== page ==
Mettler, Tobias, & Jochen Wulf (2018, May, in press). Physiolytics at the workplace: Affordances and constraints of wearables use from an employee’s perspective. Information Systems Journal (doi: 10.1111/isj.12205). (ePub in advance of print)

Abstract: Wearables paired with data analytics and machine learning algorithms that measure physiological (and other) parameters are slowly finding their way into our workplace. Several studies have reported positive effects from using such "physiolytics" devices and purported the notion that it may lead to significant workplace safety improvements or to increased awareness among employees concerning unhealthy work practices and other job-related health and well-being issues. At the same time, physiolytics may cause an overdependency on technology and create new constraints on privacy, individuality, and personal freedom. While it is easy to understand why organizations are implementing physiolytics, it remains unclear what employees think about using wearables at their workplace. Using an affordance theory lens, we, therefore, explore the mental models of employees who are faced with the introduction of physiolytics as part of corporate wellness or security programs. We identify five distinct user types each of which characterizes a specific viewpoint on physiolytics at the workplace: the freedom loving, the individualist, the cynical, the tech independent, and the balancer. Our findings allow for better understanding the wider implications and possible user responses to the introduction of wearable technologies in occupational settings and address the need for opening up the "user black box" in IS use research.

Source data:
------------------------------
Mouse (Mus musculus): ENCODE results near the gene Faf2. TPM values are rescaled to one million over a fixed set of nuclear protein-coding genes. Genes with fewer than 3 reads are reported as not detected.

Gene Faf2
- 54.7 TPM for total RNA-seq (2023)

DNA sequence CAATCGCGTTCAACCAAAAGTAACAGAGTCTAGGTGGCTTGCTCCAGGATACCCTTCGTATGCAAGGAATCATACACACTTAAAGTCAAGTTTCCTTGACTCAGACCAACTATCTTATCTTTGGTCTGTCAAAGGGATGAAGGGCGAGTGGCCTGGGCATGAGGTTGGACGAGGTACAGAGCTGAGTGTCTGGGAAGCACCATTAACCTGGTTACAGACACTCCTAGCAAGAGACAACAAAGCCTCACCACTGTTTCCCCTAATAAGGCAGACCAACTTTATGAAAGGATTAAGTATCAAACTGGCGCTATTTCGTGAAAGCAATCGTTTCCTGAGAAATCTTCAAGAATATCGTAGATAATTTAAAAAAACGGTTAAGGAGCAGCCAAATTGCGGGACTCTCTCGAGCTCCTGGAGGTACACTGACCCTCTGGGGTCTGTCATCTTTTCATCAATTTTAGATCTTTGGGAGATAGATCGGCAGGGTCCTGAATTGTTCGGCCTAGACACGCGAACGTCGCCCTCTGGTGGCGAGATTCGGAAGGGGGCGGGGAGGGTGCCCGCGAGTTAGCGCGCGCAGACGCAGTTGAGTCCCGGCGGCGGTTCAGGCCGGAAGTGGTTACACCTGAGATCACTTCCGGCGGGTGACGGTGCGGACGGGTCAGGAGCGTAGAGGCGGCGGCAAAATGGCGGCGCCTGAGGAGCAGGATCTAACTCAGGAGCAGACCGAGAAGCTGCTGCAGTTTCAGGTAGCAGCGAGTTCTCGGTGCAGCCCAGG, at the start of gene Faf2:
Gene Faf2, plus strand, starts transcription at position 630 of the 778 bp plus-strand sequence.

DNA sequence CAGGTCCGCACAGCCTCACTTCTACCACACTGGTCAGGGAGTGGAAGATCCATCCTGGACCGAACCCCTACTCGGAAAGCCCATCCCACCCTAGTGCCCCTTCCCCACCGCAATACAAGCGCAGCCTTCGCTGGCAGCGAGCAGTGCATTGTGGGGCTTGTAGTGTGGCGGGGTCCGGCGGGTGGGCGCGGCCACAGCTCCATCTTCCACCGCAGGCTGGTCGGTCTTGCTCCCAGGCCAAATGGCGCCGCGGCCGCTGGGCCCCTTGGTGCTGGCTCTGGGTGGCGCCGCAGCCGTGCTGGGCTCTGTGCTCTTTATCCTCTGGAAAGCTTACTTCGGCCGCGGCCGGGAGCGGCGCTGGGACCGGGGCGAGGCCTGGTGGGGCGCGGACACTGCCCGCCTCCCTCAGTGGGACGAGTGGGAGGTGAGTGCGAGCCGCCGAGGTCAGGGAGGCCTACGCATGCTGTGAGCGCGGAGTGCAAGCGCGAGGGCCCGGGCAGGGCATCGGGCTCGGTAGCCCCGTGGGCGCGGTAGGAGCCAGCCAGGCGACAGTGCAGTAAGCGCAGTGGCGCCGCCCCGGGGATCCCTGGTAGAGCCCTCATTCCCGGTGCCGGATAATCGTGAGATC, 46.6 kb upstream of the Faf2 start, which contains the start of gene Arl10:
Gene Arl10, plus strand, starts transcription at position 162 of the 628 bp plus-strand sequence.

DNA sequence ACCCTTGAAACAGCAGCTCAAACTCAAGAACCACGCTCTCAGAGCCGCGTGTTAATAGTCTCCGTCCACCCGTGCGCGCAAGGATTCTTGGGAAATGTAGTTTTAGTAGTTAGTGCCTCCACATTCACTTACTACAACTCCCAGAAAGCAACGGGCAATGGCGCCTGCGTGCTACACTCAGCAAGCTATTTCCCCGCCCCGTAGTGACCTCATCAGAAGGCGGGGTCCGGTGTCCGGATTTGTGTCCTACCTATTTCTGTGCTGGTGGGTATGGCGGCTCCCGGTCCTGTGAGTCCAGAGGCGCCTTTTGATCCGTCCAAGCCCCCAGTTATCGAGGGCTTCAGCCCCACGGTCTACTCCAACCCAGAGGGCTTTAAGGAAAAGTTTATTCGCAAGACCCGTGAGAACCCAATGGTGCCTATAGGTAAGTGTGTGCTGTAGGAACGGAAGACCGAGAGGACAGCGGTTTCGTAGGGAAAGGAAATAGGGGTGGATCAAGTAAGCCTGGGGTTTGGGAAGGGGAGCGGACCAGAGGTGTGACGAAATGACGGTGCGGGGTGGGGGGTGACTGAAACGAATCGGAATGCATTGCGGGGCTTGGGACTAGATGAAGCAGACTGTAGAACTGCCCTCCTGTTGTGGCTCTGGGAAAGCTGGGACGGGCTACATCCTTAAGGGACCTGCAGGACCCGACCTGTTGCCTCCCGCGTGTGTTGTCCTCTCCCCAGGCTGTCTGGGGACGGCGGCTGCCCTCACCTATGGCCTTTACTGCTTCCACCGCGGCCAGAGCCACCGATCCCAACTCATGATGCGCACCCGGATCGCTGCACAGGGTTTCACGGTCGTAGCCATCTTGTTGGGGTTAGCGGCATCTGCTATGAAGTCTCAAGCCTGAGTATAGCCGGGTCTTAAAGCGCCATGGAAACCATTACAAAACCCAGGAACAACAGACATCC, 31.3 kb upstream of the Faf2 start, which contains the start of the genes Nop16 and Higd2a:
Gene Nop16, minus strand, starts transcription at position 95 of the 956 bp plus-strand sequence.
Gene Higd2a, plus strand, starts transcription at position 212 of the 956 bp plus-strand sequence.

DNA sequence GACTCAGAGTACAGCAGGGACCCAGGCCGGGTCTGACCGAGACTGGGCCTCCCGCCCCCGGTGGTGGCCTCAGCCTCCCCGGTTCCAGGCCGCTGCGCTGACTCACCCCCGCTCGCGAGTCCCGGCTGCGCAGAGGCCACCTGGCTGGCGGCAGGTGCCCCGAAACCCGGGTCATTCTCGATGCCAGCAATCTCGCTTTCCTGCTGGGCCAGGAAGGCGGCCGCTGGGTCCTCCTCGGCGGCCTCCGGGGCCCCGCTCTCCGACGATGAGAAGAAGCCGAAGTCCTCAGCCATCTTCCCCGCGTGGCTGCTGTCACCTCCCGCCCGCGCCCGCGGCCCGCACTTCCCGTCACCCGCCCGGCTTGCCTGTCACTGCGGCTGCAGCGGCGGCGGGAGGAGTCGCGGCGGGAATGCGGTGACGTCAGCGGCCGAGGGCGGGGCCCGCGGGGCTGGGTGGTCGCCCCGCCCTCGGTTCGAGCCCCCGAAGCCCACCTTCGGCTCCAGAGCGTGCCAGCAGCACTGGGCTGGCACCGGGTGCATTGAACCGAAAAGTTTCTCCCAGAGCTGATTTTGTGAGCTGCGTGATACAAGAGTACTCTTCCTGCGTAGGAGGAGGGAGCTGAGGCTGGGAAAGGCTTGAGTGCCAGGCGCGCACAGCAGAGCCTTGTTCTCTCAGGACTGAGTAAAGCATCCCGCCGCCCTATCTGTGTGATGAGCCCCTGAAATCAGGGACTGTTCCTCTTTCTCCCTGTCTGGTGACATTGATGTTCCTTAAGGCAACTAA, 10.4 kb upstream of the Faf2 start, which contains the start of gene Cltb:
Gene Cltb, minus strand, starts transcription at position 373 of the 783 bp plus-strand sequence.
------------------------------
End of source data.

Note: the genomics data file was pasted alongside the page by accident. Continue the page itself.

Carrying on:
Tobias Mettler <> is in the Swiss Graduate School of Public Administration, University of Lausanne, Switzerland.

Leave a Reply

Please log in using one of these methods to post your comment: Logo

You are commenting using your account. Log Out /  Change )

Google photo

You are commenting using your Google account. Log Out /  Change )

Twitter picture

You are commenting using your Twitter account. Log Out /  Change )

Facebook photo

You are commenting using your Facebook account. Log Out /  Change )

Connecting to %s

This site uses Akismet to reduce spam. Learn how your comment data is processed.